In a Rapidly Growing Industry, Here’s How We Can Ensure the Supply of Top Talent Meets the Demand

Jun 10, 2021

By Karla Talanian, Director of Talent & Workforce Development, MassBioEd

On June 2, MassBioEd hosted the 6th annual Life Sciences Workforce Conference. The program opened with a presentation of the 2021 Life Sciences Employment Outlook, which describes the state of the Massachusetts life sciences workforce, the search for talent, and specific challenges in recruitment and retention. Following this presentation, the Conference also included a discussion among several local biotech CEOs on the Future of the Workplace, exploring how a new paradigm of remote work and flexible schedules will impact the innovation culture this industry is known for. And we took a look into the future with an analysis of real estate data to see how planned construction of new life sciences capacity will further increase the need for talent. The Conference presentations can be viewed here.

The 2021 Life Sciences Employment Outlook

Produced in collaboration with TEConomy Partners this year’s Life Sciences Employment Outlook is an in-depth analysis of aggregate employment and hiring demand data, information on specifically what life sciences employers are looking for, and the forecast for new scientists entering the industry. Here are some highlights of the report:

  1. Currently, the biopharma industry employs approximately 90,000 individuals in Massachusetts. This number represents a decade-long growth rate of 67% and a 2019-20 growth of 4%. Both rates are substantially higher than that of the life sciences industry across the U.S., for which the 2010-2019 rate was 35% and the 2019-2020 rate 2%.
  2. Following these trends, we can expect an additional 20,000 jobs to be created over four years, with expected total employment of 109,000 by the end of 2024.
  3. Massachusetts life sciences companies hire and employ an outsized percentage of highly educated individuals, with 18% of jobs requiring at least a Ph.D., and 89% requiring at least a Bachelor’s Degree. Nationally these numbers are 12% and 79%, respectively.
  4. Scientists, scientific managers, regulatory affairs professionals, data scientists, and manufacturing staff are all in high demand.
  5. Massachusetts tops the country in graduates with life sciences-related degrees, especially at the doctoral level.
  6. Over the past four years, in Massachusetts, there has been a 17% increase in Ph.D. conferrals in life sciences-related fields. Across the U.S., this increase has been essentially 0%. Since recruitment for these individuals is typically conducted on a national scale, this dearth of new talent is especially worrisome for an industry that relies on a highly-skilled, hyper-educated workforce.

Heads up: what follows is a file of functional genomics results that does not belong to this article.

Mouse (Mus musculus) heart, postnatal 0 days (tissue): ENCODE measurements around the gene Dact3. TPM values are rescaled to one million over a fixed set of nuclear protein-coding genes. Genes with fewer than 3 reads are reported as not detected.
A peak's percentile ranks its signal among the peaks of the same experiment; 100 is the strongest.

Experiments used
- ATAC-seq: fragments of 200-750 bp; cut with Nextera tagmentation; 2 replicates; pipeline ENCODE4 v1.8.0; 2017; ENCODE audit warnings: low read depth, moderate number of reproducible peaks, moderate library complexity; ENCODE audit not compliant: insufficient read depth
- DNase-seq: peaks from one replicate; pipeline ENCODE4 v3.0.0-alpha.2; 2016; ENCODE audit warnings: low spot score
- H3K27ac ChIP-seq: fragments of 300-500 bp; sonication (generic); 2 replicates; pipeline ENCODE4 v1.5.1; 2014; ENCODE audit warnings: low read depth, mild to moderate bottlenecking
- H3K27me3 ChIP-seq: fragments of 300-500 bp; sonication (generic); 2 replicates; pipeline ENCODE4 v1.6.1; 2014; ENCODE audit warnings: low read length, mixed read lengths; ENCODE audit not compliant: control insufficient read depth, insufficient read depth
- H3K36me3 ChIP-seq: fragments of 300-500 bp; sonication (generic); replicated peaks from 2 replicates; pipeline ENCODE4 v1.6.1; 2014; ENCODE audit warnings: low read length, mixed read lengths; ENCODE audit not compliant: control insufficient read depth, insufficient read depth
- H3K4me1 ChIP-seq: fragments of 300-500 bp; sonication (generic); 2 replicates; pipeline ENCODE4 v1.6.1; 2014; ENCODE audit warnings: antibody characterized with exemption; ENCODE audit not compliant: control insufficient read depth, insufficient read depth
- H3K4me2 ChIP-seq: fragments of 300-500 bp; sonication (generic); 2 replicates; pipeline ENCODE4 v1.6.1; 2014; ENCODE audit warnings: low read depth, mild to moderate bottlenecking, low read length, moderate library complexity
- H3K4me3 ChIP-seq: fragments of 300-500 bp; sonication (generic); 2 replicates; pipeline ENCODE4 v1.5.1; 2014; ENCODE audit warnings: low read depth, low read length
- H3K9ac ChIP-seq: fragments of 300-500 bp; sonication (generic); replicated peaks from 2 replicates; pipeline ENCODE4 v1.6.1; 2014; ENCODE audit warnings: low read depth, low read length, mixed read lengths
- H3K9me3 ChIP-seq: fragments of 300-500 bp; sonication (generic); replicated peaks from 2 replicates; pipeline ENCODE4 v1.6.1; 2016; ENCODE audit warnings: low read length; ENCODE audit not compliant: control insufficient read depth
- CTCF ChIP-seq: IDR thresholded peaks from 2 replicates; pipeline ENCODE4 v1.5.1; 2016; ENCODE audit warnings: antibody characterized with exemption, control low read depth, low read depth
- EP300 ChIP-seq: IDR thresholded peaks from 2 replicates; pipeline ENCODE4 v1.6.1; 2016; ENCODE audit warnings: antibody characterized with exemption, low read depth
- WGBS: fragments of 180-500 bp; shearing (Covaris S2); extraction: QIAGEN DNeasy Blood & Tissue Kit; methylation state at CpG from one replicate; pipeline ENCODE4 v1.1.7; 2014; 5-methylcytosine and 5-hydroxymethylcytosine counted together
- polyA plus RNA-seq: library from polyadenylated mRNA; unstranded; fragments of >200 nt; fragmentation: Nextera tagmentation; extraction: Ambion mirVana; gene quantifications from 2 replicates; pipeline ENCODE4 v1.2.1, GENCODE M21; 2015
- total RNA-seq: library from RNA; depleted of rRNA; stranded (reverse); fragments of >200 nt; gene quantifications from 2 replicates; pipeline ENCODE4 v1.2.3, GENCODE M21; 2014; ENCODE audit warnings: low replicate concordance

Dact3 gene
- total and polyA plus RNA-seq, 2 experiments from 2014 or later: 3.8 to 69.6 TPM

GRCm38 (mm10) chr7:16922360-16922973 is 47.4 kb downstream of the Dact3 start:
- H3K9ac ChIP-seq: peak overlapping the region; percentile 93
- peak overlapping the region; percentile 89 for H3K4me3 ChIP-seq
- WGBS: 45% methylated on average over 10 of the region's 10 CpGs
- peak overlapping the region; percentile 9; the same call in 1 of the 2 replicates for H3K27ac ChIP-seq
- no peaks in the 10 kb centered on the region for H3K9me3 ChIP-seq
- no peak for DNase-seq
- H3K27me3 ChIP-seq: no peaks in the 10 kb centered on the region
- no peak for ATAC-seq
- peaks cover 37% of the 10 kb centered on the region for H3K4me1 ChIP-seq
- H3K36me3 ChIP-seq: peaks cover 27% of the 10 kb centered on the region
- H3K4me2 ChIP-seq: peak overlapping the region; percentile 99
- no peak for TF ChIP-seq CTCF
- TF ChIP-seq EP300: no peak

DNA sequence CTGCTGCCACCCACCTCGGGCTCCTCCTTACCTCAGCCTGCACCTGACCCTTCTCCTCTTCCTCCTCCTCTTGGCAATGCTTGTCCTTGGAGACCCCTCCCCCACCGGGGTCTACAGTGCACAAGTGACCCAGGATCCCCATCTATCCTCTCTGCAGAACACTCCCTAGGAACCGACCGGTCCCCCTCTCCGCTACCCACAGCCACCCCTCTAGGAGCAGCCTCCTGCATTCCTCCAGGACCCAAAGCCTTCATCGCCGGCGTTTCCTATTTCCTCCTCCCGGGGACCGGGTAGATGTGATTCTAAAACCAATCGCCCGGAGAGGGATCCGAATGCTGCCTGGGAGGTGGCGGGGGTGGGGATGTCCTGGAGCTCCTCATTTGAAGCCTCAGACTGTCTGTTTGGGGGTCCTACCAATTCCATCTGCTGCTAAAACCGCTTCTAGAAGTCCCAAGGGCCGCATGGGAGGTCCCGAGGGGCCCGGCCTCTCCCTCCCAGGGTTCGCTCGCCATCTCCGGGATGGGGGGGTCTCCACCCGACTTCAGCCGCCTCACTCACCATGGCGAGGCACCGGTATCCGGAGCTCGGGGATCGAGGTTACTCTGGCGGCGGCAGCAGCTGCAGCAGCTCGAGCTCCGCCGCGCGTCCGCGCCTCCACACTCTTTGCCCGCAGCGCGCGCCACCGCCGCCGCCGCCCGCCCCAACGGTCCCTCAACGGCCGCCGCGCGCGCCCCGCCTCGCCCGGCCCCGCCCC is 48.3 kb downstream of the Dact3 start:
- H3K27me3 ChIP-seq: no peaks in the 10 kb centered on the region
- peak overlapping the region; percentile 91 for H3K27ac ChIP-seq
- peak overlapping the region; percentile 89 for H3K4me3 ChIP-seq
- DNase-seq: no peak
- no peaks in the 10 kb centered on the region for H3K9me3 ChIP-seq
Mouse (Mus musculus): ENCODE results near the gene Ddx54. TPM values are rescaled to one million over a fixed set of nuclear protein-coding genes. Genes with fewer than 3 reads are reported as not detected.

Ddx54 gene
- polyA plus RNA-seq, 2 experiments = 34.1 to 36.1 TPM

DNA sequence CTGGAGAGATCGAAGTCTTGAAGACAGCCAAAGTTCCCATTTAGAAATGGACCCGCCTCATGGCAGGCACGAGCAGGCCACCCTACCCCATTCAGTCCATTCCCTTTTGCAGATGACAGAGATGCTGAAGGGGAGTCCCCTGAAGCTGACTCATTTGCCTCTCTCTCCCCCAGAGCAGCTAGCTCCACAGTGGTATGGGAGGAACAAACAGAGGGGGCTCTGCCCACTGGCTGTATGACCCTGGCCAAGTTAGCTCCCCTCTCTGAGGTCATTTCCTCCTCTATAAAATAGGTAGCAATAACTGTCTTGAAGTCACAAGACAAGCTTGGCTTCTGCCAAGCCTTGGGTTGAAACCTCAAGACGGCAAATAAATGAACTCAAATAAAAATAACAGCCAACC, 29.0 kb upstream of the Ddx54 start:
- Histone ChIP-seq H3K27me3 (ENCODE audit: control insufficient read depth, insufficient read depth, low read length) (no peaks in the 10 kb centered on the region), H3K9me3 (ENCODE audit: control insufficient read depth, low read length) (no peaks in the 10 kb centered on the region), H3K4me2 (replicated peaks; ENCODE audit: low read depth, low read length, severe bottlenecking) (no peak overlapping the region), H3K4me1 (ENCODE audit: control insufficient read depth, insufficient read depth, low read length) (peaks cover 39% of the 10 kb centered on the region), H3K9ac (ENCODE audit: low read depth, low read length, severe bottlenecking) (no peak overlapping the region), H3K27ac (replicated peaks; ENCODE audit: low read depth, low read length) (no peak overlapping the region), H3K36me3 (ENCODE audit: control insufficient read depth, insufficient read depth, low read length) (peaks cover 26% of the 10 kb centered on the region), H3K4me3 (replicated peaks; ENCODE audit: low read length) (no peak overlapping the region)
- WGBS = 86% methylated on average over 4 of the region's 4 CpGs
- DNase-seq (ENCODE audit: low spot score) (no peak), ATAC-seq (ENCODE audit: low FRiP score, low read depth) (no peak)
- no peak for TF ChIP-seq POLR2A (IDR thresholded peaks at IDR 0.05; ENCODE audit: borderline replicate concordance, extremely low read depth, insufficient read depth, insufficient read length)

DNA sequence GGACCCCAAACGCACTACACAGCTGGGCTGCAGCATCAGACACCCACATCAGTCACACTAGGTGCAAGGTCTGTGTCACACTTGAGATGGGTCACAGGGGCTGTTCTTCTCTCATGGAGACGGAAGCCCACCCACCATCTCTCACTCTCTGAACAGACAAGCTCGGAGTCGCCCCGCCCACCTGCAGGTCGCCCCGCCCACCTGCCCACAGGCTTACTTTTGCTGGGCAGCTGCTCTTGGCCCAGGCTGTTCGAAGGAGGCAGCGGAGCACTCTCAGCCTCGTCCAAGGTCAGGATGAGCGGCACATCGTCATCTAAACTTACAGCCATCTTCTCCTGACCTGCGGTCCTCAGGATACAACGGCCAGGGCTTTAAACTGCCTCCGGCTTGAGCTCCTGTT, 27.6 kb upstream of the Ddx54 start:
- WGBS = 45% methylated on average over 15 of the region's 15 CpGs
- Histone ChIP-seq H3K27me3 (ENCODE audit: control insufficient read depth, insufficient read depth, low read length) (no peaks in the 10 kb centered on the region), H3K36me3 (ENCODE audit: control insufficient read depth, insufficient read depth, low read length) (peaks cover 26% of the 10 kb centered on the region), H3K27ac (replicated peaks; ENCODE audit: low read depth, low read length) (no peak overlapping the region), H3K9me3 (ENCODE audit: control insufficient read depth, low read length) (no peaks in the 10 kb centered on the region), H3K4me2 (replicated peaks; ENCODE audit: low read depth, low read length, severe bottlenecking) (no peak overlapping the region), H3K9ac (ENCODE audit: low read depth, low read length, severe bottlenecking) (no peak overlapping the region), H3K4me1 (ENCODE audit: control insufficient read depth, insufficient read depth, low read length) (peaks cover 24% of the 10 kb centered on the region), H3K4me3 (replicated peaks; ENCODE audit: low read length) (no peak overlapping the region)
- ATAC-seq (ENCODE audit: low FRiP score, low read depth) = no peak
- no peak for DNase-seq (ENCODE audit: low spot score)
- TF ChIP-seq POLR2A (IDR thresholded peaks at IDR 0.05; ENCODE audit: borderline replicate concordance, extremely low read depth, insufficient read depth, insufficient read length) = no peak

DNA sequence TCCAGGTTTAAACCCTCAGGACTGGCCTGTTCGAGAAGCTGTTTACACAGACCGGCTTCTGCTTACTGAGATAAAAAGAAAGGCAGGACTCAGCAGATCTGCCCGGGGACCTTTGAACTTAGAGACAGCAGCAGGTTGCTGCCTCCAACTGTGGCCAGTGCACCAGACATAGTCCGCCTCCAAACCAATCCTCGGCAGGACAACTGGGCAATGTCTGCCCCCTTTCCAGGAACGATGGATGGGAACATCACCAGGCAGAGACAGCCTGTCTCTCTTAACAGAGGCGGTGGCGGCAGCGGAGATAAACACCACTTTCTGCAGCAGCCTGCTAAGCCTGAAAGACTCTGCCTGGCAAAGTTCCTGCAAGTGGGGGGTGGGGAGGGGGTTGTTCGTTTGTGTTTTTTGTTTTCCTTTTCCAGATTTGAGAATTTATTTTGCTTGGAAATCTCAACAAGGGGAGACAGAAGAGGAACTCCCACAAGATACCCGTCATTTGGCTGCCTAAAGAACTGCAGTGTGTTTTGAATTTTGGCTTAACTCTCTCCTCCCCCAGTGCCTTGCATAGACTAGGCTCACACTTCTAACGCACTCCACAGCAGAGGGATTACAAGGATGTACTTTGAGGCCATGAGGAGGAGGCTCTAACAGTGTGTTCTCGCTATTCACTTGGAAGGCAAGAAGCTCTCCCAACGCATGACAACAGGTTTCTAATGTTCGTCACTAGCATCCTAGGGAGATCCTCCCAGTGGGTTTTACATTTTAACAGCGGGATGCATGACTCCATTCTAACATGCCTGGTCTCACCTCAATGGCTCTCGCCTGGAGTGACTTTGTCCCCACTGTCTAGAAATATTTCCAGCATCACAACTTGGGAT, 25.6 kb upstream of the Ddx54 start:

The Life Sciences Workforce Conference also included the presentation of planned construction activity within the life sciences sector. With a current capacity of 46,000,000 square feet and 90,000 employees, we arrive at a very rough, industry-wide ratio of 500 square feet/employee. Currently, there are over 19,000,000 square feet of planned life sciences space, scheduled to go online between 2021-2024, with about half of this already under development. Even using the low, “guaranteed” number of 10,000,000 square feet of space, this translates into 20,000 new employees that will be needed by 2024.  If all planned 19,300,000 square feet come into existence, this number increases to 38,600 new employees needed to fill these new spaces.

In short, the supply of talent is not keeping up with the demand. 

So, how will Massachusetts respond to this challenge?

  • We must expand investment in K-12 science education. The pipeline starts with our youngest generation being well prepared to pursue a STEM career.
  • Accelerate efforts at career exploration and awareness at the K-12 and college level. Students approach academic subjects with more interest and enthusiasm if they can see a future for themselves where their studies will matter. Even those who enjoy and excel in STEM subjects seldom are aware of the myriad of career opportunities the life sciences industry can provide.
  • Students must have a better understanding of what continued education looks like after high school. For many teens, the idea of continuing “school” for an additional four years – or an additional ten years to achieve a Ph.D. – is anathema. Through building relationships between industry professionals and students (and teachers) and providing accurate and inspiring informational guides we can illuminate pathways to meaningful and attainable careers.
  • The current paradigm of only recruiting college graduates (often from a limited number of schools) and watching them bounce from one competitor company to another is not working. The industry, academia, government, and non-profits must work together to create new pathways into the industry for people with non-traditional backgrounds. Intensive, short-term training programs can prepare individuals with transferable skills for many entry-level jobs in the industry. This will not relieve the challenge of growing the field of doctoral-level trained scientists who are truly necessary to fill many industry roles. However, training programs can provide a novel point of entry for those outside of the traditional educational pathway and hence grow the field of mid-skilled support staff necessary for any life sciences enterprise.

The data presented in the Life Sciences Employment Outlook and at the Life Sciences Workforce Conference should be viewed as a call to action. The Massachusetts life sciences industry currently leads the world. Our continued success depends on a world-class workforce.

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